WHO I AM - Part II

When I was 11 years old, my mom married a man from Omaha, Nebraska and we moved there from Texas. I had a new step-dad as well as new family members (my step-dad’s relatives). For the first time, I really felt that I had grandparents. Although I knew my mom’s parents, I never saw them enough to develop a relationship where they truly felt like grandparents to me, and I have no memory of my birth mother’s parents. My new grandpa took to us kids right away and took us places such as fishing, camping, carnivals and fairs. But some of the best memories I have of the man I grew to know and love as Grandpa Walt, were the times where he would tell us stories, complete with pictures, about his time as an infantry soldier in WWII. Those stories of bravery, self-sacrifice and pride in serving our country, would provide the spark and impetus of my later decision to join the military.


L to R: My Stepdad Don, My brother Donnie and My Grandpa Walt




Those who know me now find it hard to believe, but I was a painfully shy kid. I felt awkward and uncomfortable in pretty much all social situations outside my own family. Because of this, I kept to myself and was constantly reading and studying. This would prepare me well for the later rigors of college, law school and studying for the Bar. Also, my shyness served an important purpose. It taught me the crucial skill of listening. It taught me to really listen to all points of view without the need to jump in to have my say. My gregarious and well-meaning mom would encourage me to come out of my room when we had company, in vain attempts to bring me out of my shell. But, as I was too shy to interact with anyone, I would sit and listen, sometimes for hours, as the adults talked about various subjects—everything from, kids, love and relationships, to politics, the economy, and of course Nebraska Cornhusker football. Always Cornhusker football!

I excelled in school in most subjects, and with my mom’s constant encouragement and support I developed an intense love of learning, and by the time I was in high school, there was no doubt in my mind that I would go to college, despite the fact that no one else in my family had ever done so. My family did not have enough money to pay for tuition, but I received scholarships, grants, and student loans, and I had many part-time jobs to help pay my way through college. I graduated with honors from the University of Nebraska with a bachelor’s degree in journalism, advertising and mass communications. I began taking graduate classes in business and psychology, with the goal of obtaining a Master’s Degree. I had enlisted in the Nebraska Army National Guard the previous year, wanting to continue my education while serving my country, at least on a part-time basis, while earning extra money to help pay for my continued education. I went to basic training in the dead of winter at Ft. Dix, New Jersey, and went on to Ft. Sam Houston in Texas to be trained as a combat medic and behavioral science specialist, after which I returned home to Nebraska and my National Guard Unit, which was essentially a M.A.S.H (mobile Army Surgical Hospital) unit.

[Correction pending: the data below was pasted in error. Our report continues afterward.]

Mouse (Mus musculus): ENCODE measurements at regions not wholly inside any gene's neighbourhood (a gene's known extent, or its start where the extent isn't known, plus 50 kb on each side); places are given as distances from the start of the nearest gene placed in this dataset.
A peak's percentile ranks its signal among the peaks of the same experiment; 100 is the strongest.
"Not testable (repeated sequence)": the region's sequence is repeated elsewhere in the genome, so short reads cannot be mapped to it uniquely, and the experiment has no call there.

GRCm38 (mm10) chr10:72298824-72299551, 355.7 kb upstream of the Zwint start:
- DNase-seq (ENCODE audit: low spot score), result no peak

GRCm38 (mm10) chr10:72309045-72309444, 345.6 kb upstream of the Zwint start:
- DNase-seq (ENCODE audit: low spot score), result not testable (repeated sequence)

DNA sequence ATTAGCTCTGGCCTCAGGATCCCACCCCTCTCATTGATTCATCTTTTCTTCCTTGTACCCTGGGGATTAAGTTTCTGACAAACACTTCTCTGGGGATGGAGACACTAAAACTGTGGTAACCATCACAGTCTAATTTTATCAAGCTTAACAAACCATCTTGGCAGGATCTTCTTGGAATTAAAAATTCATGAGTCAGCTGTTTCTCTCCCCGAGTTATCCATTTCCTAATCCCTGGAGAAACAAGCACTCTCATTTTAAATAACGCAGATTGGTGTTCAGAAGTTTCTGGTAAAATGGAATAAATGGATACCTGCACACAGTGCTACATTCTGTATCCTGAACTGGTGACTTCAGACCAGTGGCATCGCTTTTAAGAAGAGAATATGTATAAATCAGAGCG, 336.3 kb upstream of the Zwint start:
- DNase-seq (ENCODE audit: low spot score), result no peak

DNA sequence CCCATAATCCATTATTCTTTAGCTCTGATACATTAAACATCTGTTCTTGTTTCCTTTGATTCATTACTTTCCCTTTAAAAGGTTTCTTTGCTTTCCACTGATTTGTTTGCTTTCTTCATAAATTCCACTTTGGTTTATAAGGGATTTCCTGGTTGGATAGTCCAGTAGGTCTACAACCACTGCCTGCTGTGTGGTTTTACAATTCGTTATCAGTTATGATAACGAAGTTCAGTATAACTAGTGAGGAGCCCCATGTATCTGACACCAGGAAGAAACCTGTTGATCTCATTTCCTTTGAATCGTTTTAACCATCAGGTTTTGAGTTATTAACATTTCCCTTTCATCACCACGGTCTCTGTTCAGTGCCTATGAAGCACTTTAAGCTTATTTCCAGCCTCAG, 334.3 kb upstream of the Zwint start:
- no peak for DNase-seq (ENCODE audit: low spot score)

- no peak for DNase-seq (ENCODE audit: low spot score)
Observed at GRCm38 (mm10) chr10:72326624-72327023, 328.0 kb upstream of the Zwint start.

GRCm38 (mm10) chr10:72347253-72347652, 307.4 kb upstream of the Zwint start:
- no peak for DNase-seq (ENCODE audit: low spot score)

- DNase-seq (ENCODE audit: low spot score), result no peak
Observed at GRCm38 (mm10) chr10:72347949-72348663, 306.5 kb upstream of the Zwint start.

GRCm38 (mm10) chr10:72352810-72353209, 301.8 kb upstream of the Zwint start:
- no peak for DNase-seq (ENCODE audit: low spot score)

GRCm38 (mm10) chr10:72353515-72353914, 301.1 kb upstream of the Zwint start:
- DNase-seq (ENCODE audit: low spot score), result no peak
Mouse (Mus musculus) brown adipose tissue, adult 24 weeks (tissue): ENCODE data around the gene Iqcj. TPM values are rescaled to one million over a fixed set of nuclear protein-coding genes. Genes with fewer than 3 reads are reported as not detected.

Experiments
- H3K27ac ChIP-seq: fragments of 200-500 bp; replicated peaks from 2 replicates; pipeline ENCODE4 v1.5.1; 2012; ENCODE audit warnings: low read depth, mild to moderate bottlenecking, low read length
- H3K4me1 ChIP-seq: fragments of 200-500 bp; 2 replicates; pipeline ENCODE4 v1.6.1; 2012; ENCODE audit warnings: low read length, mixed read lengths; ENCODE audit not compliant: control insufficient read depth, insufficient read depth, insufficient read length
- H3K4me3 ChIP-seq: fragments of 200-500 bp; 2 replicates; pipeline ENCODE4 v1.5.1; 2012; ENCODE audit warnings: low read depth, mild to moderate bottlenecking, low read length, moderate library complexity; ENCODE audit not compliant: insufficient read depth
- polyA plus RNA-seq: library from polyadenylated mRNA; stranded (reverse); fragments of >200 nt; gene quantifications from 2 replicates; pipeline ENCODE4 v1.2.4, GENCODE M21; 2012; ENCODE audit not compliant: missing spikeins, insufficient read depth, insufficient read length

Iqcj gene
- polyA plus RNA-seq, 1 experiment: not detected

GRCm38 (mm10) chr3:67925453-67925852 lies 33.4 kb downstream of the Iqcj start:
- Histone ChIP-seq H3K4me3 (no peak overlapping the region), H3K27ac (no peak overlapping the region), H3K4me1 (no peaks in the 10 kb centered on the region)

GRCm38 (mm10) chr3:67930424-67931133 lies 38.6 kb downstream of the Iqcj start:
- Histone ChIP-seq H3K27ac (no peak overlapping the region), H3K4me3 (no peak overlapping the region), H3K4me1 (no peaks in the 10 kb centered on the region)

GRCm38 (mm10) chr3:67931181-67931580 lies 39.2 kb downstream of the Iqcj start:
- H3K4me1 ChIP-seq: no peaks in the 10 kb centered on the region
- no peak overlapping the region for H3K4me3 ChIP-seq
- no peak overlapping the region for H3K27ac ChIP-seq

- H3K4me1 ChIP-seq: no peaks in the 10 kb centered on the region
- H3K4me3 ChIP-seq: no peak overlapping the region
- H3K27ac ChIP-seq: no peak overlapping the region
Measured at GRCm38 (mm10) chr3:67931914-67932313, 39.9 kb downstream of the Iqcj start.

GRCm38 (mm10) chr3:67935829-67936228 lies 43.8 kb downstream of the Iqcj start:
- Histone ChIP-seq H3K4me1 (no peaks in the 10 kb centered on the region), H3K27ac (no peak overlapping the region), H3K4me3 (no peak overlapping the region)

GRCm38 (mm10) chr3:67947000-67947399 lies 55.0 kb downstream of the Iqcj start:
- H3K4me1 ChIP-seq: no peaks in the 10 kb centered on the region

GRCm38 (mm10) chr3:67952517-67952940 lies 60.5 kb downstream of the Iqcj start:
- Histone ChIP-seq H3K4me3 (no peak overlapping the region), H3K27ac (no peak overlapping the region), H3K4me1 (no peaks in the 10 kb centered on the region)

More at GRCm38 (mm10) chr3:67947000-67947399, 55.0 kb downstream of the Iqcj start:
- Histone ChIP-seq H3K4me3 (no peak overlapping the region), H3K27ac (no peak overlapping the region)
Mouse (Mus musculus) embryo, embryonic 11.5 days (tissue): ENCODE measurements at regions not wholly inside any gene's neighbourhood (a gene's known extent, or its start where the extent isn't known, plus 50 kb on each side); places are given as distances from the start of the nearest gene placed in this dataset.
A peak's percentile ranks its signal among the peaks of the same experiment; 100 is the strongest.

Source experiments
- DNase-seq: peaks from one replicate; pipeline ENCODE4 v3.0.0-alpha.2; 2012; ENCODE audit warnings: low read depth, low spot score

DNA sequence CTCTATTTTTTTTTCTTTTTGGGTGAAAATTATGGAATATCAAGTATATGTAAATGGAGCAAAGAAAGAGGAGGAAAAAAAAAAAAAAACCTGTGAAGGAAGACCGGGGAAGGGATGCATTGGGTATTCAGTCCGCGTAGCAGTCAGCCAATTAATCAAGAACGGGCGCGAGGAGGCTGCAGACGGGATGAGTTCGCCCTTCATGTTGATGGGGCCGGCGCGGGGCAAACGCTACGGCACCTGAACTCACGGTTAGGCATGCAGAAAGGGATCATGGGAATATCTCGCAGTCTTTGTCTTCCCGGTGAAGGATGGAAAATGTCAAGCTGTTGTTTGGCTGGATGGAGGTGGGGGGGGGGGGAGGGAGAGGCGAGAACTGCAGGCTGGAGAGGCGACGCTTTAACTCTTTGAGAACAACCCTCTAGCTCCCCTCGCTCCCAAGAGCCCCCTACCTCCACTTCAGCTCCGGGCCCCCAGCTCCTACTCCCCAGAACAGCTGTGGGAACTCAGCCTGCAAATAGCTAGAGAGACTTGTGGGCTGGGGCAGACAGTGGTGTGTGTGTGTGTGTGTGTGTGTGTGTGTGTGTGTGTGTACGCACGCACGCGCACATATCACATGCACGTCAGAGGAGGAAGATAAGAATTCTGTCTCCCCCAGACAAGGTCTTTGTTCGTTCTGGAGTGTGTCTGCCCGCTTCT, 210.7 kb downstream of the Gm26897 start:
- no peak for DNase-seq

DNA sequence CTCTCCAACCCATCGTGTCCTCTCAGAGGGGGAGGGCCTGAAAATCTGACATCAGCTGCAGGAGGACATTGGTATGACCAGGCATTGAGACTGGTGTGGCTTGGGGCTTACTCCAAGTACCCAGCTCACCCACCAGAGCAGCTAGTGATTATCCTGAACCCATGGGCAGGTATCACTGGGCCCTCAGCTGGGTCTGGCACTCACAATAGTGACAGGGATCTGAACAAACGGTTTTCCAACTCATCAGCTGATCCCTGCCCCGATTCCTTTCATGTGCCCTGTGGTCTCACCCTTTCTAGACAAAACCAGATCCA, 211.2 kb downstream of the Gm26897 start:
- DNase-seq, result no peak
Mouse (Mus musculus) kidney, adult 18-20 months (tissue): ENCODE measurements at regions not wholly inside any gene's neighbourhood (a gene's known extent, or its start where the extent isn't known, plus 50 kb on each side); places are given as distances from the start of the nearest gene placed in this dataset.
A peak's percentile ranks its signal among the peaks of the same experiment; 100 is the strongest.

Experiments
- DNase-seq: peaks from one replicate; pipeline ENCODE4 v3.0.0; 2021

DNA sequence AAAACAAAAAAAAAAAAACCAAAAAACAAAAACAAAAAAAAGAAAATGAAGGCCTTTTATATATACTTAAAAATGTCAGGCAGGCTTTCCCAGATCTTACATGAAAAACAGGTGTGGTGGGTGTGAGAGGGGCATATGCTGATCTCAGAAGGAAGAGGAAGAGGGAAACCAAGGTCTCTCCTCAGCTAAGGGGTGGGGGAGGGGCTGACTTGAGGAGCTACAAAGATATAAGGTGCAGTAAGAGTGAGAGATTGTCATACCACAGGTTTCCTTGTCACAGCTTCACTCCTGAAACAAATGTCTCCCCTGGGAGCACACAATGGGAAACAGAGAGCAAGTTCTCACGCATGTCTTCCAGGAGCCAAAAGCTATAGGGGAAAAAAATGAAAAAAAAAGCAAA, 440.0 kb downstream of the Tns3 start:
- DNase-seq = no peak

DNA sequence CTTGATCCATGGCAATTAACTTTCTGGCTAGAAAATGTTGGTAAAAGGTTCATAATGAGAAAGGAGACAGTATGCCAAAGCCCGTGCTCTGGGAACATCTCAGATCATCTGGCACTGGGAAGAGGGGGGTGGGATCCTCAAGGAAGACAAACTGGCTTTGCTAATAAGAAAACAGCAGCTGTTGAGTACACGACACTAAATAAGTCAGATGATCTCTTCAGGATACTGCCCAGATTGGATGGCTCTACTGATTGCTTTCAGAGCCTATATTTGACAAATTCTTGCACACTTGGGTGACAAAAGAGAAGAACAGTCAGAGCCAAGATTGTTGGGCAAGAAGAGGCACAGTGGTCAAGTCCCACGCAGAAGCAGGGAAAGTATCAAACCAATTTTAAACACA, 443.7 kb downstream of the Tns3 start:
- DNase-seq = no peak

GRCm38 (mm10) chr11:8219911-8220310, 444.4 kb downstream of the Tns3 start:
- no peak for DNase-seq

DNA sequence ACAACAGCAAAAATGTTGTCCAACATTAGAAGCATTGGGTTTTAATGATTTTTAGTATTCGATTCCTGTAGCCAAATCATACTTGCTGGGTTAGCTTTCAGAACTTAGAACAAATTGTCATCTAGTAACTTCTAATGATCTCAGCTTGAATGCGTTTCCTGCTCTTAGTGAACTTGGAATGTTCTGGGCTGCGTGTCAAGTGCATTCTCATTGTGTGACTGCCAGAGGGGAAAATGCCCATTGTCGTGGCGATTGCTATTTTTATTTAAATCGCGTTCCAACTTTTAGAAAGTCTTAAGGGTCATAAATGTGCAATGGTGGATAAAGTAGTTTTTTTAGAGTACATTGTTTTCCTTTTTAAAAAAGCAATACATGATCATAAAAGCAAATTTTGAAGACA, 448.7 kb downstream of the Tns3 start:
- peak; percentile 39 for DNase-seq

Something remarkable and unexpected happened to me in the Army. I learned to push myself beyond what I thought possible, and in so doing gained a self-confidence that I had never known before. My crippling shyness disappeared. My mom was astounded at the seemingly miraculous transformation in my personality, as were those who had known me throughout my life up to that point. I loved being a soldier in the National Guard and I felt proud that I was carrying on my grandpa’s legacy. One day, a sergeant in my National Guard unit approached me an encouraged me to join ROTC (reserve officer training program), believing I had the aptitude and leadership qualities to make a good officer. So, I enrolled in ROTC under a program where I remained in the National Guard as a cadet until I received my commission as a 2nd Lieutenant in the United States Army.

I met my husband, Onorio, while in ROTC. He was an instructor who made my life miserable as a cadet. He was in charge of whipping us into shape, and he wanted to ensure that the future officers he was training would be well equipped to perform as leaders in the Army. As such, he accepted no excuses and demanded excellence. A year after I received my commission, my husband retired a Master Sergeant, after 20 years of service. We began dating, and eventually married; we recently celebrated our 33-year wedding anniversary. I was named a Distinguished Military Graduate from ROTC and because of my high scores, I was offered and accepted an active duty assignment in the Signal Corps. Putting my continued education on hold, my new husband and I moved to Ft. Gordon, Georgia where I began my training as a Signal Corps Officer in the United States Army. I subsequently received Orders for the 11th Signal Battalion in Kaiserslautern, Germany. Thus, my husband and I with our new puppy, Tanner, flew to Germany to begin my duty as a platoon leader. The next five years on active duty would prove to be some of the most challenging and rewarding years of my life. The lessons I learned while in the Army are many and varied and I carry them with me to this day.

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